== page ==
Friday, 26 December 2014

Saving money through recycling

(First Published in New Era Newspaper - 22 October 2014)

As a married man, I had my first difference with my wife last week. The argument was over a rather petty issue (taking out the rubbish – is it a man’s job?). This however started me thinking about rubbish and the ways in which we dispose of it. I look around Windhoek and I am always glad to state that I live in the cleanest city in Africa if not the world. However, there are small signs that as humans we are such a consumer throwaway society that we will find ourselves with so much waste we will not be able to dispose of it in the traditional way which is to bury it. I think the efforts being made by the City of Windhoek, together with various service providers, to get residents to separate the various types of rubbish so they can be recycled should be lauded.
As consumers, I believe we must throw our weight behind such efforts and encourage all our fellow housemates, neighbours and work colleagues to become involved in the “recycle culture”.
As I finished taking out the rubbish (Yes, it is the Man’s JOB), I noticed the high number of 2 litre plastic cold drink bottles that were in the garbage. When I was little, these were always a huge source of amusement as we made various objects from them. These included pot plant holders, candle stands and of course my favourite, holders for fireflies. This led me to thinking not only about recycling, but also “reusing”.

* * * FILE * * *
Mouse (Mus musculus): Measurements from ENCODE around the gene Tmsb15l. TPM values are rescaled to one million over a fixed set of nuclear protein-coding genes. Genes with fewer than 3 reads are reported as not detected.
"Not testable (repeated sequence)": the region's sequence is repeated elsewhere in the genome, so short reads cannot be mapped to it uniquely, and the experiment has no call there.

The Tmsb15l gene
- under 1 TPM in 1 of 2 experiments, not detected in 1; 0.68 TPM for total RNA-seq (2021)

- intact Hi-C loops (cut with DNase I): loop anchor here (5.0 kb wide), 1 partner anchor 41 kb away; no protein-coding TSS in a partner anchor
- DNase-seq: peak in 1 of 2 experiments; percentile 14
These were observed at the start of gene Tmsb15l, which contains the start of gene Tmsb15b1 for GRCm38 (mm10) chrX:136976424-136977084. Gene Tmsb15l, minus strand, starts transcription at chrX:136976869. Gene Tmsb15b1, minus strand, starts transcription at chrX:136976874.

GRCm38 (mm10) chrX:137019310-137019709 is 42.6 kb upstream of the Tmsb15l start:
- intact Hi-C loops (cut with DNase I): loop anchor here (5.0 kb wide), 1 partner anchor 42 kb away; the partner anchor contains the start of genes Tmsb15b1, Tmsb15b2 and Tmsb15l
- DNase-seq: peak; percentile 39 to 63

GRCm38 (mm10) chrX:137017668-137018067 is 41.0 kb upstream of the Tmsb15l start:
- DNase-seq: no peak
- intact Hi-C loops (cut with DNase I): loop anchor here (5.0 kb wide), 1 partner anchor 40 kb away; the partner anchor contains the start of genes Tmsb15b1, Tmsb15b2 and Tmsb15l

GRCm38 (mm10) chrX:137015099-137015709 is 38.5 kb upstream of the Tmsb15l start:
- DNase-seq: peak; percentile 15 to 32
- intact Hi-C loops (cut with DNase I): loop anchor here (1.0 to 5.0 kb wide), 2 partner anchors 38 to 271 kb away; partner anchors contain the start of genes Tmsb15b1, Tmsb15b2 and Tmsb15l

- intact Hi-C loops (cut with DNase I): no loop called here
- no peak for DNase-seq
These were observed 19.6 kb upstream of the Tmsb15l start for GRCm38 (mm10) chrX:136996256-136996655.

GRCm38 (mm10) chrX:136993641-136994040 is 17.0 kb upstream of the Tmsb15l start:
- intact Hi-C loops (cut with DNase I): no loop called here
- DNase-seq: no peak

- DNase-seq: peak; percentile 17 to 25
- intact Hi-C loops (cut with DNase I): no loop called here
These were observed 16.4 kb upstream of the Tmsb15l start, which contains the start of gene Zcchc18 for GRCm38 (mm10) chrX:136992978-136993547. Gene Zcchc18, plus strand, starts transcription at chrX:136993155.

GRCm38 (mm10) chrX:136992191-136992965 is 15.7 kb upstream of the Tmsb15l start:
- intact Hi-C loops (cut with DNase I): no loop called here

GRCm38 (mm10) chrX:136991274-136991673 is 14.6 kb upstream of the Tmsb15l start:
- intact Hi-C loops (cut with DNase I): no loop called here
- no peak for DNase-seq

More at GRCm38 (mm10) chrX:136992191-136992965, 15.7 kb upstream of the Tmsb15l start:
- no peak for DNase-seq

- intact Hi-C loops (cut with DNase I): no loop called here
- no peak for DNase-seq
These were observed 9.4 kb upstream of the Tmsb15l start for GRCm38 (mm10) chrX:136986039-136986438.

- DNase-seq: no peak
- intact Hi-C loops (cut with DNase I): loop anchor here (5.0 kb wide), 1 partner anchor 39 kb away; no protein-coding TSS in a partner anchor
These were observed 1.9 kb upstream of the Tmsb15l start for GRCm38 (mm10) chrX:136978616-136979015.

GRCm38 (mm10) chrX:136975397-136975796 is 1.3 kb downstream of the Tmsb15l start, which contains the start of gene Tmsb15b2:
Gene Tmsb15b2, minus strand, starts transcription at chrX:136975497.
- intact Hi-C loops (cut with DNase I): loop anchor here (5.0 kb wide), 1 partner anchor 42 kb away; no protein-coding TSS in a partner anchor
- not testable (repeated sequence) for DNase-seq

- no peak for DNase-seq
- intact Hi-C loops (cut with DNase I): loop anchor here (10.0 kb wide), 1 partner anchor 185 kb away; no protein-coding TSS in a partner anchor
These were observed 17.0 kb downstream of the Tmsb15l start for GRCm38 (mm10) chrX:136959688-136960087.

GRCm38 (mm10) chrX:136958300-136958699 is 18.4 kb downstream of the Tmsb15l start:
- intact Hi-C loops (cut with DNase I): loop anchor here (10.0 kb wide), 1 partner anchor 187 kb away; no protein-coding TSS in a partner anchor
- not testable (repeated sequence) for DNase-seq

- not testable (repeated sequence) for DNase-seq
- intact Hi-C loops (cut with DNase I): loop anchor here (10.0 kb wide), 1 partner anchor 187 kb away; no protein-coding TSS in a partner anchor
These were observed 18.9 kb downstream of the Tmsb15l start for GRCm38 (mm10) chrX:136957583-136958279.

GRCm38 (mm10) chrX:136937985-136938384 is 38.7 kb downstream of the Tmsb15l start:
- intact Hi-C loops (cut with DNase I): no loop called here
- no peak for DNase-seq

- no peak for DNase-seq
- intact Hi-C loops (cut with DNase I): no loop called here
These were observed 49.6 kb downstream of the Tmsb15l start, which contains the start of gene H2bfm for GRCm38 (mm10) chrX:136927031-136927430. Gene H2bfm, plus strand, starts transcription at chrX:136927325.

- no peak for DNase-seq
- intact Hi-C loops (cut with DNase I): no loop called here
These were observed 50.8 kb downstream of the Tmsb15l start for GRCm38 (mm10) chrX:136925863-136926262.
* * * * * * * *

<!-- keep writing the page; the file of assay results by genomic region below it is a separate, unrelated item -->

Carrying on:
Homemade Mosquito Trap
Many of us in Namibia are plagued by mosquitos and flies around our houses. Often we as consumer will go and buy a product such as a zapper, a wall plug that kills them or even spend hours looking to kill that one mosquito in our ears. While search on the Internet, I came across this really easy way to make a Mosquito Trap. All you will need is an old 2 litre cold drink bottle, 1 cup of water, ¼ cup of brown sugar and a little yeast (around 1 gram).

To make you trap start by cutting the bottle in half. Boil the water and mix in the brown sugar while it is still hot. Let it cool for a while until it is about room temperature. Now that’s it cold, pour the sugar water mixture in the bottom half of the bottle. Add the yeast (less than a teaspoonful works). You do not need to mix the yeast in the sugar. Place the top half of the bottle (the funnel) upside down into the bottom half. You can use cellotape to tape them together if you want. Now wrap the bottle with something black and leave the top uncovered. You are ready to place your mosquito trap in an area away from your normal gathering place (for example outside in the garden, behind the kitchen door, etc.)
The yeast will create carbon dioxide that will attract the mosquitos. In addition, mosquitos are also drawn to the colour black – something to think about when going out at night.)
Remember to change the solution every two weeks for continuous control.



This same type of trap can be made for bees and wasps by putting in a more sugary mixture and no yeast. Something that can come in very handy when having childrens’ parties with lots of cold drinks around.

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